Danny Goulis has come to know his way around an insurance claim.
That's because somehow, thieves have managed to steal his vehicle from the driveway of his North Toronto home on three separate occasions.
He has even had the same SUV stolen twice.
It's a situation that has left Goulis and his wife, Kathleen Moss, baffled and frustrated.
"Obviously they have some sort of way of doing it, some sort of technique," Goulis said.
"To take a car like this with no recourse and it's that easy? I think there's a problem there."
The latest theft happened early Wednesday morning at the couple's home in the Lawrence Park area. Goulis was having his coffee and was going upstairs to get ready for work — and that's when he noticed his SUV was nowhere to be seen.
"I just thought, 'Oh not again.'"
He checked his security tapes, and sure enough, someone could be seen hunched by the side of his 2017 Lexus 570 SUV just after 3 a.m.
Within nine minutes, the thief had managed to get into the car, disable the steering wheel club and drive off, he said.
"He opened the door, no key, no broken window, nothing," Moss said.
Looking for patterns
This was the second time this vehicle was stolen. The exact same thing happened in mid-April. Police eventually found it in a shipping crate in Montreal about a month later.
Steve Kee, spokesperson for the Insurance Bureau of Canada, told CBC News vehicles can be stolen for anything from joyrides, to shipped out of country and chopped up for parts.
"Thieves are going to look for patterns. They're going to look for the availability to let them to do that," he said.
"It's unfortunate that someone would have a vehicle stolen twice. That's rare, and it's terrible for these people to have to go through that."
In an email earlier this year, Toronto police said they believed Goulis was the victim of an electronic car theft — specifically, a relay theft.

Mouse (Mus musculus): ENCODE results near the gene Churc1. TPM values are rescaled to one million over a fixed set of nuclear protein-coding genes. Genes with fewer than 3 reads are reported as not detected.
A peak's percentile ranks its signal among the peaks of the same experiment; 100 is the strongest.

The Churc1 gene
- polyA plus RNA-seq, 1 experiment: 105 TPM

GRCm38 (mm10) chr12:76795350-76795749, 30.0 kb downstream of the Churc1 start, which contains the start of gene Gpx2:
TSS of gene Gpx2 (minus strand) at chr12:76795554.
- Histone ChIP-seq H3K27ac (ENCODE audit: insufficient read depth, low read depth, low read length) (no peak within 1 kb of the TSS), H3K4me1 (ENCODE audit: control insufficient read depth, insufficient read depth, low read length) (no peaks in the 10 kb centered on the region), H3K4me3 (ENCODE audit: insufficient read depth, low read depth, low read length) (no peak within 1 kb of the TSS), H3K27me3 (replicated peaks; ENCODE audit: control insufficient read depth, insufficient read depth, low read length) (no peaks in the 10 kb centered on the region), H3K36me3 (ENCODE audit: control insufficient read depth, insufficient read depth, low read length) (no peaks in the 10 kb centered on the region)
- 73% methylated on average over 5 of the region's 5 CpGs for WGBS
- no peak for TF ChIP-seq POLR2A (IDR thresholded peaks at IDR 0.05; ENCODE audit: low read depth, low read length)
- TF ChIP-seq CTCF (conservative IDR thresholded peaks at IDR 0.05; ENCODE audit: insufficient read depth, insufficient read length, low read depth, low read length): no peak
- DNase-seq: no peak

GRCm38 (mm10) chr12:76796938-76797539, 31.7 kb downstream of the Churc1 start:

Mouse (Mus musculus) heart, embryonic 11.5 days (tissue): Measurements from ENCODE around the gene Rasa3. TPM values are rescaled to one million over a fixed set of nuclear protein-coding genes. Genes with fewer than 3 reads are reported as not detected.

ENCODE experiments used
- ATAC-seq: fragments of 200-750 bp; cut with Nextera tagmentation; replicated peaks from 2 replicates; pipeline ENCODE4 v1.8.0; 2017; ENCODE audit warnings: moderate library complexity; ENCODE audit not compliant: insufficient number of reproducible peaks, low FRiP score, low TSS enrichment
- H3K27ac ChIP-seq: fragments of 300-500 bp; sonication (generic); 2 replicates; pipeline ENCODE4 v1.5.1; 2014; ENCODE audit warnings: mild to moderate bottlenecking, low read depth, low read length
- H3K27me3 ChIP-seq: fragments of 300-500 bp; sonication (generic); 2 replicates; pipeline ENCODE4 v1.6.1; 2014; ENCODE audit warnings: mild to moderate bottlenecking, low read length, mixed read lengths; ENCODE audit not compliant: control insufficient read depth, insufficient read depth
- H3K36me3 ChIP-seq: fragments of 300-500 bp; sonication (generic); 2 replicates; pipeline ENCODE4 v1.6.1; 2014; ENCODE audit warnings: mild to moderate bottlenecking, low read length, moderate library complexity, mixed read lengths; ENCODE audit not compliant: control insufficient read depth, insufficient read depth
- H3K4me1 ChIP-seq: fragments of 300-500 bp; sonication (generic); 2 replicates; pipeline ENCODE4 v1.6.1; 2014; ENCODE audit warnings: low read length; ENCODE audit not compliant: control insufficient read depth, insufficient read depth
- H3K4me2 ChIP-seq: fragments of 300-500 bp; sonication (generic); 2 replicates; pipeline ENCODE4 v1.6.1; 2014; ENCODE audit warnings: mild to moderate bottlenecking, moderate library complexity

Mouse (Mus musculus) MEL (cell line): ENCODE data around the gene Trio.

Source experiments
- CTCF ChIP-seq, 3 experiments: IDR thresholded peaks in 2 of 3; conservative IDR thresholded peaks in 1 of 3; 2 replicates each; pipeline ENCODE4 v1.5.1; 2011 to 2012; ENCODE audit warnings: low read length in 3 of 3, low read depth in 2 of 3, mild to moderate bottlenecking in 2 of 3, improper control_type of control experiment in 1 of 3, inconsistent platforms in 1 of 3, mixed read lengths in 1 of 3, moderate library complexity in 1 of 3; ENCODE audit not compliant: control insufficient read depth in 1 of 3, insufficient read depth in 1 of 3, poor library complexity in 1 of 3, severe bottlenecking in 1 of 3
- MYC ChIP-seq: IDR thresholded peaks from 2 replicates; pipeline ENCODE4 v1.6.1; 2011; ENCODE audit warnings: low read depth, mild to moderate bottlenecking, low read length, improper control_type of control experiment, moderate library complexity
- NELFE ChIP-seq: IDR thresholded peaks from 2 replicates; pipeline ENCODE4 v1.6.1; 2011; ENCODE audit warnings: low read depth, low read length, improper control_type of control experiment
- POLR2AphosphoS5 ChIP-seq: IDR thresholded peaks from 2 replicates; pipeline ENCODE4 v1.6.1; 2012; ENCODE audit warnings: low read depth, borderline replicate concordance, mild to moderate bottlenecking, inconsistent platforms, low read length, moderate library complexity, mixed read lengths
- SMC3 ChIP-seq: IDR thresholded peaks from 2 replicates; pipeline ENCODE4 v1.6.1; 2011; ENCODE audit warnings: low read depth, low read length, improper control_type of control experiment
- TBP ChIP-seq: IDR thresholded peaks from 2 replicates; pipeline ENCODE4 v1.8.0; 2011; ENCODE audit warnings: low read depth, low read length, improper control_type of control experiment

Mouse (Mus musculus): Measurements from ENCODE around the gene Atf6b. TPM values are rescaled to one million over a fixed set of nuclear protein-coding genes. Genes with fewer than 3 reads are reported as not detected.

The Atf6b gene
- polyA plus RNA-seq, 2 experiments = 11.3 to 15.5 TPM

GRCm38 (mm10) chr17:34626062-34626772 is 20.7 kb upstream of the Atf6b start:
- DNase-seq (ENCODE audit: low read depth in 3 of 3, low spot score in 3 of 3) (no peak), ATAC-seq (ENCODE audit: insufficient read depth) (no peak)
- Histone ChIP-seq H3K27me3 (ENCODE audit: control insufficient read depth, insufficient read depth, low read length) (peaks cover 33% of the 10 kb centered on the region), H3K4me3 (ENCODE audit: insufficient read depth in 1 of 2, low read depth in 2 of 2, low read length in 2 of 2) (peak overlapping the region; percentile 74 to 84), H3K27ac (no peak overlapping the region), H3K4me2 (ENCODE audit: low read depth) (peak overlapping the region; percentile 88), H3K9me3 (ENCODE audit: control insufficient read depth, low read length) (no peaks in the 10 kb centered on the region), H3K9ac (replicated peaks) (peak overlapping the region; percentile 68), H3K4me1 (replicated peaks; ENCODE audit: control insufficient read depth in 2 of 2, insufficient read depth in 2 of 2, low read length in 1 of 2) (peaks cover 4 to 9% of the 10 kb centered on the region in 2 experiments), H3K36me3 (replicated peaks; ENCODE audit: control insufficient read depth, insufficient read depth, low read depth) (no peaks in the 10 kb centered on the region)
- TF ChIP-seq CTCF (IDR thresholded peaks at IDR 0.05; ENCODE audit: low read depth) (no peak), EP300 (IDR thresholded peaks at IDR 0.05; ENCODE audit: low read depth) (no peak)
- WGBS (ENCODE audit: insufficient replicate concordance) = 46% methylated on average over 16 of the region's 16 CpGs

CBC Toronto reported on the new electronic theft methods late last year, describing how thieves can use high-tech gadgets to relay fob signals — even from inside your home — to a device outside, or override a vehicle's on-board diagnostic system to steal it without ever having access to the keys.
Toronto police said last year that investigators had seen a 90 per cent jump in the electronic theft of luxury vehicles across the city from December 2017 to 2018.
In 53 Division, where Goulis is located, thefts were up 240 per cent.
An 'industry-wide issue'
Const. Caroline de Kloet wasn't able to provide updated statistics Thursday, but said it's something 53 Division is still dealing with, as there tend to be higher-end cars in the area.
That, coupled with a more traditional car theft in 2013 where thieves broke into Goulis's home, swiped the keys and drove off with another car, has him very frustrated.
Goulis told CBC News that he's convinced there is an issue with Lexus's fob systems.
"They're so organized. Obviously they have some way of getting into the car," he said.
Toyota spokesperson Michael Bouliane, which also owns Lexus, told CBC News in an email that auto theft is an "industry-wide issue" and certain vehicles are in higher demand than others.
"Our industry has been working closely with the Canadian insurance industry and police authorities across Canada to assist with investigations related to vehicle theft," Bouliane said.
Goulis said after his last theft, Lexus told him to use a Faraday shield, which is an enclosure used to block electronic signals. He said he was also told to move his keys away from the front door.
In response, he moved his keys toward the back of the house and away from his vehicle, and used a Christmas cookie tin as a makeshift Faraday box.
Clearly, that didn't do the trick. Now, he and his wife are constantly feeling a little wary, he said.
"You really feel like you're worrying about everything all the time here now."